Mary has always been different. She’d like to be normal, but being able to hear ghosts means she’ll never be like everyone else. She starts her junior year of high school hoping to be left alone, but Cyrus Asher is new and doesn’t know or seem to care that she’s an outcast. They start hanging out and all is well until she goes over to his house. Cy’s house is haunted, and not by Caspar, the friendly ghost.
Mary is an outcast at her school. She can hear ghosts, and that, complemented with her macabre sense of humor, has earned her the title of 'Scary Mary' or freak, if classmates don't want to get too formal. However, the new kid, Cy, doesn't seem too bad. In fact, Mary kind of likes him. But when she goes over to his house, she finds that Cy's house is haunted, and not by any old thing, but by a malevolent and dangerous spirit.
My rating: 2 out of 5 stars
This book had a chance at being good, had the writing been better. As it stands, it was written poorly and awkwardly. The prose had no cadence to it at all, making the style about as dry and bland as my mom's overcooked chicken. Though the author did use some 'show, don't tell', nothing ever lifted off of the page, or felt real.
Mary has a sour additute. I'm fine with unlikeable characters, as I've said in my review of Styrofoam Throne. But it should be pretty obvious if the author wants you to like their protag; this author did. I can't say that anything really wanted me to keep reading on about her. She had a lot of internal misogyny to work out, calling Vicky a 'bimbo' and refusing to put a bulk of the blame on anyone but her.
Speaking of the characters, everyone is such dull stereotypes. Mary is the ~good but misunderstood~ outcast; Vicky is the alpha bitch cheerleader; Rachel is the quirky and outgoing fellow outcast; Cy is the new kid, seemingly drawn toward our protagonist, etc. I want to know if this author has ever even been to a high school or if they are taking stereotypes from Hollywood. I was never a popular kid. Sometimes people did make fun of me, or at least try to. You know who didn't? The popular kids. The really popular ones? The ones who have a lot of power in the student body? Those are literally the nicest people you will ever meet. The mean ones actually aren't that popular - everyone stays out of their way but actually hates them. Like, how do people think kids get popular? Being likeable is a hhuuuuuggee part of that, and I'm tired of this idea that cheerleaders are inherently mean. I was getting My Immortal flashbacks. Almost expected someone to say 'goffics rox n preps suck!' because that was the underlying tone of the entire book.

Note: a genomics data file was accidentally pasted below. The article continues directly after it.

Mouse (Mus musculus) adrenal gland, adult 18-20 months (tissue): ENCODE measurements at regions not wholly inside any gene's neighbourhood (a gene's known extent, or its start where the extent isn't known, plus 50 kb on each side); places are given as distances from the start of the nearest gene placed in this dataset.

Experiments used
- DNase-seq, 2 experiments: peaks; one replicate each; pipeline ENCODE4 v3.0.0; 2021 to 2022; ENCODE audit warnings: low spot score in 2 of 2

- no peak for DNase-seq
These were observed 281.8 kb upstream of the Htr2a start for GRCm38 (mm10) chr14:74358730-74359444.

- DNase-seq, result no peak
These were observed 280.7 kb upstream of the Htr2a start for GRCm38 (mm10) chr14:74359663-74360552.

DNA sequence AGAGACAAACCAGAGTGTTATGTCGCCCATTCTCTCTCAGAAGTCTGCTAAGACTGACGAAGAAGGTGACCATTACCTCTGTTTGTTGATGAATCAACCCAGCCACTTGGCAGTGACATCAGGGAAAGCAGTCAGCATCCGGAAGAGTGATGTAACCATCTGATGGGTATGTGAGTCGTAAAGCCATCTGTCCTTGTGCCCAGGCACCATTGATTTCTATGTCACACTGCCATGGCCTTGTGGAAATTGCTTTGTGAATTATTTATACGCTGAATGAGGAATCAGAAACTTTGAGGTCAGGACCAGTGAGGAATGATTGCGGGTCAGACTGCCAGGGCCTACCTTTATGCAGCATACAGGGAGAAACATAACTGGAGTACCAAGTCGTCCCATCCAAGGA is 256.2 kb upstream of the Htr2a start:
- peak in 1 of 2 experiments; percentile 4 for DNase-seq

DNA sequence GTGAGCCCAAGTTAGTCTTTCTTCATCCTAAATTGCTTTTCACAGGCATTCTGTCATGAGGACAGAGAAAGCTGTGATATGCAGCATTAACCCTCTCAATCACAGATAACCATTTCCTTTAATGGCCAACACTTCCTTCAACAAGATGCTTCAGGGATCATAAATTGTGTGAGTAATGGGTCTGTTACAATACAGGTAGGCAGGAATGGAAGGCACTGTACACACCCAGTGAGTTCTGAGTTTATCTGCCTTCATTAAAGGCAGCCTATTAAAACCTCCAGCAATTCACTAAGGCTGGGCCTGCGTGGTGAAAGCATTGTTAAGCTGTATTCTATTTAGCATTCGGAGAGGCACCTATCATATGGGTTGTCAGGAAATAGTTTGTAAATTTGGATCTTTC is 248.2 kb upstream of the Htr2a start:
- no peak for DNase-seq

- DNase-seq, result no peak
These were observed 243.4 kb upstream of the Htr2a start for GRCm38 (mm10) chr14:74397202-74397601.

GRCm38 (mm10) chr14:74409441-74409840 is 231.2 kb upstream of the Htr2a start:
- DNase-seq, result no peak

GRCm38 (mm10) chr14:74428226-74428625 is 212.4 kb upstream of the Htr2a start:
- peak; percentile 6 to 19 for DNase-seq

No diversity whatsoever. A bunch of straight white teens plus grandma. Now, could diversity have helped this book? I don't know, I know it wouldn't have saved the writing for sure, but it definitely couldn't have hurt. And it would have been so easy too! For instance: Mary is black (how many black goth girls are included in paranormal books? You would already be breaking the mold!), Cy is bisexual and his lashing out at Mary was in part because he was struggling to understand his feelings for another boy at the school (combined with The Little Mermaid allusion, which was a story created by a bisexual man who fell in love with a man who couldn't love him back), Rachel is genderqueer and frequently changes her hair and look to match her feelings about her gender, Vicky uses a hearing aid. Like, I would have enjoyed that. I might have still been critical of the elementary writing, but I would have enjoyed the characters a lot more.
Dialogue was alright. There were times it seemed to flow well. However, I don't remember 'said' anywhere in the book, the author opting to minimize the amount of dialogue tags used. Which is great and can make dialogue snappy, but there were times I couldn't figure out who was speaking.
Some plot weirdness. Cy is the new kid but seems to know Vicky and dislike her for reasons? Cy is interested in Mary then hates her and can't stand her as suddenly as he liked her? Mary hating everyone then suddenly having support in a friend and becoming spontaneously nicer? Not much is consistent. Also some weird grammar things, particularly with the subjunctive tense. Took me out of the story to scratch my head a bit.
All in all, not feeling it. It's alright, but I wouldn't recommend it to anyone. I give it a 2 out of 5 stars.